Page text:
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sweet, sweet nectar
March 21, 2006 4:29 AM   Subscribe


 
WONDER AT NATURE! and wonder at collections of amazing photos of BATS!!! And a few more lovely hummingbirds.
posted by beerbajay at 4:30 AM on March 21, 2006


The enthusiasm alone makes this post great.
posted by borkingchikapa at 5:32 AM on March 21, 2006


I must defend the honor of lorikeets and lories worldwide by saying that they are parrots. Some authorities classify them as a distinct family, but more commonly they are classified as a subfamily of the true parrots.

Lories and lorikeets have a specially adapted tongue with little brush-like "papillae" at the tip, allowing them to harvest nectar and pollen from flowers in the wild. Also, their tongues are quite long.

They're immensely cute, as well. Very smart, affectionate, and deviously cunning. We have two little buggers at home.

Oh, and the rest of the nectar-eaters are okay too, I guess.
posted by dammitjim at 6:46 AM on March 21, 2006


I happen to think the bats are the cutest out of all of them. I love their little teeth and deliciously feisty mouths and the shape of their heads!
posted by beerbajay at 7:15 AM on March 21, 2006


beerbajay is ethylene with complete sentences.
posted by orthogonality at 7:21 AM on March 21, 2006


I'm shocked, shocked I say, that you could put up such a post without mentioning Hawk Moths!

Freaky little buggers, they are: Big as my thumb, and at a passing glance you mistake them for hummingbirds. Some are quite impressively marked.
posted by lodurr at 7:27 AM on March 21, 2006


Beerbajay: yes, the bats are quite cute. Your fascination with them is infectious when you describe their fiesty mouths as "delicious." You may enjoy this list of bat poems, compiled on ReadingLady.com. Excerpt:

Bats
Flying, flying in the sky,
Bats are neat, I'll tell you why.
Flying foxes are the tallest,
Bumblebee bats are the smallest.
Bats are yellow, red, and brown,
Bats sleep hanging upside-down.
Some eat bugs and some eat fruit,
Some look mean and some look cute.
Flying, flying in the sky,
Bats are neat, now you know why!
posted by dammitjim at 7:45 AM on March 21, 2006


Don't forget the rare and elusive Hairy-Eared Dwarf Lemur:
In captive hairy-eared dwarf lemurs it was found that males and females groom each other before they leave the nest at night.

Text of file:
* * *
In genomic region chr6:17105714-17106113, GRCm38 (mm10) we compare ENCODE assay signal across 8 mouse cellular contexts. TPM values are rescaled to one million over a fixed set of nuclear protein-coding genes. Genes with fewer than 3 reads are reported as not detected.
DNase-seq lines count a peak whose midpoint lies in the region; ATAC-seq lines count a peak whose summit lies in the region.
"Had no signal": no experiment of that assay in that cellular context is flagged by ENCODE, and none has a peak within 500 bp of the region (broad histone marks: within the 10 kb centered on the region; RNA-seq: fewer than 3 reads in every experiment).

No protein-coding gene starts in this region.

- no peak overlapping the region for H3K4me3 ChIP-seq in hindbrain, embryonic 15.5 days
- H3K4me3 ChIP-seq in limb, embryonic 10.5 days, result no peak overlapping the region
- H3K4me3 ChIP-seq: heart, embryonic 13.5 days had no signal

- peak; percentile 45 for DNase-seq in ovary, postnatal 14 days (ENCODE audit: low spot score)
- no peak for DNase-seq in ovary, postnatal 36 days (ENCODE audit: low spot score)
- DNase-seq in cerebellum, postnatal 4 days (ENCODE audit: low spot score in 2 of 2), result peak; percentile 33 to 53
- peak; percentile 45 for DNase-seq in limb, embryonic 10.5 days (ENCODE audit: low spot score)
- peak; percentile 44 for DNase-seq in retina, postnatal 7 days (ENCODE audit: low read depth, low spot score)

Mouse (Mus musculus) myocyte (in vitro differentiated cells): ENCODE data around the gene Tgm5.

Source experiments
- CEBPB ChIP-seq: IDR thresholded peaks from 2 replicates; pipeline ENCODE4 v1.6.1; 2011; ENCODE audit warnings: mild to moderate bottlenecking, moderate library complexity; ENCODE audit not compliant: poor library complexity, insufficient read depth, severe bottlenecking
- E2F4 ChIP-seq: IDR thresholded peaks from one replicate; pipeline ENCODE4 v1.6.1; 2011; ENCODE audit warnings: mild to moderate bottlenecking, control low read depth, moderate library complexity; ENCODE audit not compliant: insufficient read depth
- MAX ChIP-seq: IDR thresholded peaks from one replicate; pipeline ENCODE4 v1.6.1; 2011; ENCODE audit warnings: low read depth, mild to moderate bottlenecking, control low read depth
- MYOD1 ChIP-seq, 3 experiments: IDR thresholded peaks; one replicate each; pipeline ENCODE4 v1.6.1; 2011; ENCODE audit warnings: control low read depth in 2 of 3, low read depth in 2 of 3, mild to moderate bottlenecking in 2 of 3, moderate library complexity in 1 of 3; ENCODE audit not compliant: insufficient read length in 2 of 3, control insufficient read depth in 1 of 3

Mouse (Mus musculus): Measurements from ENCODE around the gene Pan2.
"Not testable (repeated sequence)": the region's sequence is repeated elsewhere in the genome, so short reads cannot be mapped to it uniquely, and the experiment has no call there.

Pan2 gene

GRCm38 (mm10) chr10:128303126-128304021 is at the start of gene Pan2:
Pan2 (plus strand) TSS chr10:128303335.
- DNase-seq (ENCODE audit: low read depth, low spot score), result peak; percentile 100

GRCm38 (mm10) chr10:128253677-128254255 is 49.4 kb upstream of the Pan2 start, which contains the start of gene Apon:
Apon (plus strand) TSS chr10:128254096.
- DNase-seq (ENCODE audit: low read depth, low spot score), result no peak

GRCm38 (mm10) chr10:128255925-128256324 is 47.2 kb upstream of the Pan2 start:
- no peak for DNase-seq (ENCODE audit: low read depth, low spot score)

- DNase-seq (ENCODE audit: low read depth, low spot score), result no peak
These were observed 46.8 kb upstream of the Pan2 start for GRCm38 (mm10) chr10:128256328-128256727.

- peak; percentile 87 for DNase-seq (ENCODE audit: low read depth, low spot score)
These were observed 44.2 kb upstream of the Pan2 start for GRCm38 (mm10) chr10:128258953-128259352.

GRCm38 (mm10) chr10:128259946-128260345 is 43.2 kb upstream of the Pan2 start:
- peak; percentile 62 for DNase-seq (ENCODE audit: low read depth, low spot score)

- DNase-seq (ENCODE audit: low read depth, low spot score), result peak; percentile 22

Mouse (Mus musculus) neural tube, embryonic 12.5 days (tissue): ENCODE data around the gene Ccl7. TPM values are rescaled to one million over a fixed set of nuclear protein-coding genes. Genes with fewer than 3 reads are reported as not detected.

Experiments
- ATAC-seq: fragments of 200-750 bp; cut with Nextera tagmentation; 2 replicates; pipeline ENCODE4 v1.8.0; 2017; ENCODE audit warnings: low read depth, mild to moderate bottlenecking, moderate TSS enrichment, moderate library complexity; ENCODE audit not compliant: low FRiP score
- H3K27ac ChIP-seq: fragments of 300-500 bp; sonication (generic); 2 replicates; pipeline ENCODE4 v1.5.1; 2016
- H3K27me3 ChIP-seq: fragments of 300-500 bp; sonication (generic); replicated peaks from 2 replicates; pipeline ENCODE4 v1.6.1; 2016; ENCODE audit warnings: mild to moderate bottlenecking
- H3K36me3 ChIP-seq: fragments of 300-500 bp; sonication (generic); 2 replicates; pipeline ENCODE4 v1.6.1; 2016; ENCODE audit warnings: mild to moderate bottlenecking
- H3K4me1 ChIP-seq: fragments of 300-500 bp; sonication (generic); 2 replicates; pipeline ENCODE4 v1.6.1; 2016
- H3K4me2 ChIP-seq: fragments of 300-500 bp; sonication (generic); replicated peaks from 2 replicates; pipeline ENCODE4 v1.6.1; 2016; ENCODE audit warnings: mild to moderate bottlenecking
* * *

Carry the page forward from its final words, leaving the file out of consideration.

Steppin' out for sweets with your Sweetie, 3 ounces of lookin' good.
posted by cenoxo at 8:12 AM on March 21, 2006


Bats that eat nectar and pollinate by night. Wow. (I can't help but wish, now, that someone would create beebats.com, the premier online repository for pictures of bats in bee costumes.)
posted by Gator at 9:07 AM on March 21, 2006


Thanks for mentioning Hawk Moths, lodurr. I didn't realize that Tobacco hornworms were part of this family. I worked in the tobacco harvest one summer where one of the most disgusting aspects (apart from nicotine poisoning, sleep deprivation, exposure to pesticides, etc.) was tobacco worms. They were the size of hot dogs, the same green as the plant, with horns. Inevitably you'd squish a half-dozen or so a day as you grabbed for leaves.
posted by 327.ca at 10:07 AM on March 21, 2006


[this is good]
posted by interrobang at 11:14 AM on March 21, 2006


Boy, bats are just about the coolest animals ever.
posted by mckenney at 11:39 AM on March 21, 2006


Moths, of course, are the pollinators of the beautiful and elusive Night Blooming Cereus.
posted by kyrademon at 12:53 PM on March 21, 2006


Some other interesting diet definitions: frugiverous (fruits), insectivorous (insects), gramnivorous (grasses), granivorous (grains/seeds).
posted by beerbajay at 1:04 PM on March 21, 2006


The Importance of Bats:
The economic benefits of bats reach around the globe and touch virtually all our lives in one way or another. Bats are a boon to agriculture, science and medicine. The produce section of the supermarket would be sadly lacking were it not for bats. Fruit-, pollen- and nectar-feeding bats are the most effective seed-dispersing and pollinating mammals on Earth. Many of our favorite tropical fruits and nuts -- including bananas, avocados, mangos, breadfruit, dates, figs, cloves and cashews -- are now, or were in the past, dependent on bats. In Southeast Asia, the harvest of fruit of the durian tree, which is pollinated almost exclusively by a cave-dwelling nectar-feeding bat, accounts for about $100 million in sales annually.
And no, they don't try to get in your hair.
posted by cenoxo at 1:52 PM on March 21, 2006


Oh, hey, in case anyone was wondering, the CDC is here to ease our minds: "People cannot get rabies just from seeing a bat in an attic, in a cave, or at a distance."

I hope you will all breathe easier now, as I will.
posted by Gator at 2:00 PM on March 21, 2006


How could you miss African sunbirds? They look like over-grown hummingbirds. Had one in my kitchen one day, managed to show it the open window.

I have a bat that sleeps in a rolled-up blind, on my patio. It comes home around the time I get up. Usually flies around my head a few times before going to bed.
posted by Goofyy at 9:03 PM on March 21, 2006


Sunbirds are in the Nectariniidae family!
posted by beerbajay at 3:39 AM on March 22, 2006


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